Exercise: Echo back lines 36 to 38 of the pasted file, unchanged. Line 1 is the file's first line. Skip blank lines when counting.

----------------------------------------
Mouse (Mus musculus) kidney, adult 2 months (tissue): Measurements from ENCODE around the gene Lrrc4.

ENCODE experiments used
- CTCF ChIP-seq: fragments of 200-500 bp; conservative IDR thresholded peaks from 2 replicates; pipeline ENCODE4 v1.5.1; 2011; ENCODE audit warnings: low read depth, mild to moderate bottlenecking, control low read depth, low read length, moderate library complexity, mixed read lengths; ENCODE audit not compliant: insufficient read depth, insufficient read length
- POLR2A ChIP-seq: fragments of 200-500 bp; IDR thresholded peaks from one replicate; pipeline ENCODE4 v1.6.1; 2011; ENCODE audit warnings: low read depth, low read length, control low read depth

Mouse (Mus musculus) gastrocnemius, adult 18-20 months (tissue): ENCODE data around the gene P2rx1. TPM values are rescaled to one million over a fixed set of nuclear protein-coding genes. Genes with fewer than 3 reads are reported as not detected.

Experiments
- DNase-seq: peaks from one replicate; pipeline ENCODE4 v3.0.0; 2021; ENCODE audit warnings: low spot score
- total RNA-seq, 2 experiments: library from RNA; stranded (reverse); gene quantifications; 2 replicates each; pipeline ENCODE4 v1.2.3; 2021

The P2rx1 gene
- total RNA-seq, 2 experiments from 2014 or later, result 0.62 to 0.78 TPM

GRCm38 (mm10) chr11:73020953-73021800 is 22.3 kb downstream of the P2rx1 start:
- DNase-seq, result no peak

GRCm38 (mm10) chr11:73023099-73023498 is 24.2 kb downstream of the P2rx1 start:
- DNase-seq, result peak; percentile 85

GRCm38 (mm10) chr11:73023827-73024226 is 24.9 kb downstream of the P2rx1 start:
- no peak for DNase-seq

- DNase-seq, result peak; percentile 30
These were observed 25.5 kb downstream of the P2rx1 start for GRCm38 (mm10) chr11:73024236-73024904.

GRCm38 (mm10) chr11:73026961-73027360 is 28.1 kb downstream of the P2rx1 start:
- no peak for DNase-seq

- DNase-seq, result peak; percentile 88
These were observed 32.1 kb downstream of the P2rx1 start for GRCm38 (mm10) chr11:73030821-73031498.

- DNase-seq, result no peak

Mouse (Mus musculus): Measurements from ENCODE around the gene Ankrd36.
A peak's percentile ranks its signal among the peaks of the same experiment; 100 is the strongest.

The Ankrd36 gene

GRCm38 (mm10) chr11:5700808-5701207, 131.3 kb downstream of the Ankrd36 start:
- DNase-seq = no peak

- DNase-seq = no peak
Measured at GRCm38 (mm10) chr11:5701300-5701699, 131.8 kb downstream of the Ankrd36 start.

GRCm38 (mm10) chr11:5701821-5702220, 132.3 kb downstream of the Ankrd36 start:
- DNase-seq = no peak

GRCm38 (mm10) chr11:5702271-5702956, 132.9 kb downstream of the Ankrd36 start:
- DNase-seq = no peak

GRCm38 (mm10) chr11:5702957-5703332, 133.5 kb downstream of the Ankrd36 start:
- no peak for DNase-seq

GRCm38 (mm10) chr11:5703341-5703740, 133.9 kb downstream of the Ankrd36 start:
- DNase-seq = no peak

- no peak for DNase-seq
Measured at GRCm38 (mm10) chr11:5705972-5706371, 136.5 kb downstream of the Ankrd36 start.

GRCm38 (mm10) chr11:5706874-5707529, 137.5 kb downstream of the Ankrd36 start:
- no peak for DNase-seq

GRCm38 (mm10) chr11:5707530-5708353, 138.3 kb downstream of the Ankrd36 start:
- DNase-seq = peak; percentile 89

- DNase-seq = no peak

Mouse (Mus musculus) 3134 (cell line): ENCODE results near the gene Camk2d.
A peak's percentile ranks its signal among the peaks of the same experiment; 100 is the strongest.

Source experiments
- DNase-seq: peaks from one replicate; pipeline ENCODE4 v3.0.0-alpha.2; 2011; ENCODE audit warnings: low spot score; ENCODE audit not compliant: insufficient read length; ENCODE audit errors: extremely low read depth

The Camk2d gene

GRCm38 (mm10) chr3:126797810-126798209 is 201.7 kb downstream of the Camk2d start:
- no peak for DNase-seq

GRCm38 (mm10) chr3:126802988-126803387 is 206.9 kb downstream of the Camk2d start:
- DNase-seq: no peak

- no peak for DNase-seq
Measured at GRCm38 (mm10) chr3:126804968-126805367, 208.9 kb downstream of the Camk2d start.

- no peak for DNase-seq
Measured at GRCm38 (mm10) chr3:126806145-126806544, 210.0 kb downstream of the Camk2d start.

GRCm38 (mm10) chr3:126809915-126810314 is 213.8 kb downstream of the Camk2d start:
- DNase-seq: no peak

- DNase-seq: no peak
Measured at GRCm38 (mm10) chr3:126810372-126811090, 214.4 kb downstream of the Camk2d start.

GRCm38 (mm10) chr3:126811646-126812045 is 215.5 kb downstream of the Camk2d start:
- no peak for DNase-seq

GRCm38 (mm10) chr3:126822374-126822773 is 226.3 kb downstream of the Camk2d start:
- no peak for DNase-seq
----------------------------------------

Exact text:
- no peak for DNase-seq

GRCm38 (mm10) chr11:5703341-5703740, 133.9 kb downstream of the Ankrd36 start:
- DNase-seq = no peak